Verizon, AT&T and Sprint are shutting off sales of their mobile customer location data to brokers who resell it to third parties. The companies can continue selling data to end-users. It means data providers are seeing increased public concern about data privacy, but the move doesn’t appear to impact location-based marketing such as geo-location or local search.
The fate of the advertising tax deduction on the Senate side now rests with Ron Wyden (D-Ore.), who was officially confirmed by the Senate as chairman of the powerful finance committee on Thursday. Wyden succeeds Sen. Max Baucus (D-Mont.), who was confirmed last week as ambassador to China. Before his appointment, Baucus had proposed a tax reform package draft that included a limit on the advertising tax deduction by half in the first year, with the rest amortized over the next five years.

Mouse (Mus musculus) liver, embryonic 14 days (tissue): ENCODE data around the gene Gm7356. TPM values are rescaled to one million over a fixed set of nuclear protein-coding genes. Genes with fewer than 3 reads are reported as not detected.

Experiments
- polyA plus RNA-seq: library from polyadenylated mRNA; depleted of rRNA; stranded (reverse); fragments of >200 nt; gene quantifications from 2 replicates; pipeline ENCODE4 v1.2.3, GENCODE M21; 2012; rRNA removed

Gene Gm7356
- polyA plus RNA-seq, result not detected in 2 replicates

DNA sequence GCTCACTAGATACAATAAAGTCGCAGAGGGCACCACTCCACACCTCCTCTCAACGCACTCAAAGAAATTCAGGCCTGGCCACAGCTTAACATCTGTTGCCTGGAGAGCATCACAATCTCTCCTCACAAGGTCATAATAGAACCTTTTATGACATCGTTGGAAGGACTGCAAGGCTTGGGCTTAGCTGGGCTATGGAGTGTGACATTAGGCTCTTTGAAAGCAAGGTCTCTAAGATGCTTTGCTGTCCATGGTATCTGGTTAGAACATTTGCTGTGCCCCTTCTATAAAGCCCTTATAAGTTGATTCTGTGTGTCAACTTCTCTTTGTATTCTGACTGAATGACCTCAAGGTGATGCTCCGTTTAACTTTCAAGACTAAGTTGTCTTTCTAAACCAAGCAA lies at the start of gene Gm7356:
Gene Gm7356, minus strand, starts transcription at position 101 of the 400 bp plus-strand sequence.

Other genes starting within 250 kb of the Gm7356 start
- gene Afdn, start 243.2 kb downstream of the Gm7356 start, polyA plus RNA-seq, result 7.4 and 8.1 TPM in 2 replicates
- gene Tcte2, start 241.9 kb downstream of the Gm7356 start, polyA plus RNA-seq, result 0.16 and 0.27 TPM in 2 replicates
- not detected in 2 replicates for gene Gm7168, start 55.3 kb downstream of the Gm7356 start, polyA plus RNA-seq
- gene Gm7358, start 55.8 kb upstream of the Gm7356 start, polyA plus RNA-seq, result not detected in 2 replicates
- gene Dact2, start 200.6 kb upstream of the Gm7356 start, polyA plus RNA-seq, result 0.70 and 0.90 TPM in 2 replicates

By Hallie Mummert I would rather be part of the postal reform commission than determine whether all sales channels should be taxed. How certain can one be that taxing all offline and online purchases will not have a dampening effect on overall sales? I'm sure industry associations and direct marketers just hope the issue will go away or that someone else will step in to represent their interests. After all, Quill successfully fought off an attack in 1992, when the states wanted to remove nexus from the sales tax equation for direct marketers. The B-to-B cataloger was able to argue that